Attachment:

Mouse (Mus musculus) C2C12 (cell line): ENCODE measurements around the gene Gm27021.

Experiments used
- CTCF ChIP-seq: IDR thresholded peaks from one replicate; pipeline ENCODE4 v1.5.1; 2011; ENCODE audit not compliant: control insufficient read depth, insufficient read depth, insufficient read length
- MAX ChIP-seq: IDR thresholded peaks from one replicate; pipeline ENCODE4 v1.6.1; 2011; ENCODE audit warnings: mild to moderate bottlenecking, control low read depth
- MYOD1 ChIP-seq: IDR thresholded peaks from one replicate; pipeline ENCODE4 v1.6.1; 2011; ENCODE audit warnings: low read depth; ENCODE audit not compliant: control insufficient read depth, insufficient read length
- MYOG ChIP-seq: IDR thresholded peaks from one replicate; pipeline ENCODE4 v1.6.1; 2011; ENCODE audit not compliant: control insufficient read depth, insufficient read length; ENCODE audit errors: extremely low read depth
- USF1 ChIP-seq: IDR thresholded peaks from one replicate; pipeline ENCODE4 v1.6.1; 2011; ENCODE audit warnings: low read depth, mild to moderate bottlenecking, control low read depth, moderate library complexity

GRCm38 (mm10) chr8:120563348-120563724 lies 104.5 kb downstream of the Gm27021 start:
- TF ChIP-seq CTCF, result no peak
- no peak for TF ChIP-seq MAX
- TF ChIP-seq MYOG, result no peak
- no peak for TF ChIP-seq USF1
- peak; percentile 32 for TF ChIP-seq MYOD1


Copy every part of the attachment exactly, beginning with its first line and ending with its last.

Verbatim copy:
Mouse (Mus musculus) C2C12 (cell line): ENCODE measurements around the gene Gm27021.

Experiments used
- CTCF ChIP-seq: IDR thresholded peaks from one replicate; pipeline ENCODE4 v1.5.1; 2011; ENCODE audit not compliant: control insufficient read depth, insufficient read depth, insufficient read length
- MAX ChIP-seq: IDR thresholded peaks from one replicate; pipeline ENCODE4 v1.6.1; 2011; ENCODE audit warnings: mild to moderate bottlenecking, control low read depth
- MYOD1 ChIP-seq: IDR thresholded peaks from one replicate; pipeline ENCODE4 v1.6.1; 2011; ENCODE audit warnings: low read depth; ENCODE audit not compliant: control insufficient read depth, insufficient read length
- MYOG ChIP-seq: IDR thresholded peaks from one replicate; pipeline ENCODE4 v1.6.1; 2011; ENCODE audit not compliant: control insufficient read depth, insufficient read length; ENCODE audit errors: extremely low read depth
- USF1 ChIP-seq: IDR thresholded peaks from one replicate; pipeline ENCODE4 v1.6.1; 2011; ENCODE audit warnings: low read depth, mild to moderate bottlenecking, control low read depth, moderate library complexity

GRCm38 (mm10) chr8:120563348-120563724 lies 104.5 kb downstream of the Gm27021 start:
- TF ChIP-seq CTCF, result no peak
- no peak for TF ChIP-seq MAX
- TF ChIP-seq MYOG, result no peak
- no peak for TF ChIP-seq USF1
- peak; percentile 32 for TF ChIP-seq MYOD1